Daily Rules, Proposed Rules, and Notices of the Federal Government
Table 1 lists the rules we are approving with the dates that they were adopted by the local air agencies and submitted by the California Air Resources Board (CARB).
We approved an earlier version of SDCAPCD Rule 67.4 into the SIP on November 3, 1997 (62 FR 59284) and an earlier version of SDCAPCD Rule 67.16 was approved into the SIP on March 27, 1997 (62 FR 14639). An earlier version of MBUAPCD Rule 205 was approved into the SIP on July 13, 1987 (52 FR 26148). There are no approved earlier versions of AVAQMD Rule 1168.
VOCs help produce ground-level ozone and smog, which harm human health and the environment. Section 110(a) of the CAA requires States to submit regulations that control VOC emissions by limiting VOC content in coatings and solvents. EPA's technical support documents (TSDs) have more information about these rules.
Generally, SIP rules must be enforceable (see section 110(a) of the Act), and must not relax existing requirements (see sections 110(1) and 193). In addition, SIP rules must implement Reasonably Available Control Measures (RACM), including Reasonably Available Control Technology (RACT), in moderate and above ozone nonattainment areas. Guidance and policy documents that we use to evaluate enforceability and RACT requirements consistently include the following:
1. "Issues Relating to VOC Regulation Cutpoints, Deficiencies, and Deviations" EPA, May 25, 1988 (the Bluebook),
2. "Guidance Document for Correcting Common VOC & Other Rule Deficiencies" EPA, Region 9, August 21, 2001 (the Little Bluebook),
3. "Control Techniques Guidelines for Control of Volatile Organic Emissions from Existing Stationary Sources, Volume II: Surface Coating of Cans, Coils, Paper, Fabrics, Automobiles and Light-Duty Trucks" EPA, May 1977 (EPA-450/2-76-028),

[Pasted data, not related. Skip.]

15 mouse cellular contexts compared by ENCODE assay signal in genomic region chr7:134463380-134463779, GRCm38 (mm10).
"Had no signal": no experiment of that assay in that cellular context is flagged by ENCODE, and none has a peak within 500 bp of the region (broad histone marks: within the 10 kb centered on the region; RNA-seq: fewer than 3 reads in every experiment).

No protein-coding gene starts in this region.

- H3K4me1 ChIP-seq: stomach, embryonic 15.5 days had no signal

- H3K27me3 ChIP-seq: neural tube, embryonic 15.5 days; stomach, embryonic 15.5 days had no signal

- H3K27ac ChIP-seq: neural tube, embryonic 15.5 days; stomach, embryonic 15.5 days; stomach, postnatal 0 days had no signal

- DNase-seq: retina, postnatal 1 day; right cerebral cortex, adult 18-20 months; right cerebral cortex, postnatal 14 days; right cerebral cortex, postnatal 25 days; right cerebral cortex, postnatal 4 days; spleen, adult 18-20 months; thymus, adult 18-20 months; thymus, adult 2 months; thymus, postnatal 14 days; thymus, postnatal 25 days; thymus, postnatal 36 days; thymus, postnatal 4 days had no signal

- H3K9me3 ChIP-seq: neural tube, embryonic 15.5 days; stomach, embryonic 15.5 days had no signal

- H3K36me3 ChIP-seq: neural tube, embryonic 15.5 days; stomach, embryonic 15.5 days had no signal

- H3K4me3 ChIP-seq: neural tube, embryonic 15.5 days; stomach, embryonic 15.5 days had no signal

4. "Control Techniques Guidelines for Miscellaneous Metal and Plastic Parts Coatings", EPA, September 2008 (EPA-453/R-08-003),
5. "Control Techniques Guidelines for Control of Volatile Organic Emissions from Solvent Metal Cleaning", EPA, September 2006 (EPA 453/-06-001),
6. "Control Techniques Guidelines for Control of Volatile Organic Emissions from Existing Stationary Sources, Volume I: Control Methods for Surface Coating Operations", EPA, November 1976 (EPA-450/2-76-028),
7. "Control Techniques Guidelines for Offset Lithographic Printing and Letterpress Printing", EPA, September 2006 (EPA-453/R-06-002),
8. "Control Techniques Guidelines for Flexible Package Printing", EPA, September 2006 (EPA-453/R-06-003),
9. "Control Techniques Guidelines for Industrial Cleaning Solvents", EPA, September 2006 (EPA 453/R-06-001),
10. "Control Techniques Guidelines for Miscellaneous Industrial Adhesives", EPA, September 2008 (EPA-453/R-08-005) and
11. "Determination of Reasonably Available Control Technology (RACT) and Best Available Retrofit Control Technology (BARCT) for Adhesives and Sealants", CARB, December, 1998
We believe these rules are consistent with the relevant policy and guidance regarding enforceability, RACT and SIP relaxations. The TSDs have more information on our evaluation.
The TSDs describe additional rule revisions that we recommend for the next time the local agency modifies the rules.
As authorized in section 110(k)(3) of the Act, EPA is fully approving the submitted rules because we believe they fulfill all relevant requirements. We do not think anyone will object to this approval, so we are finalizing it without proposing it in advance. However, in the Proposed Rules section of this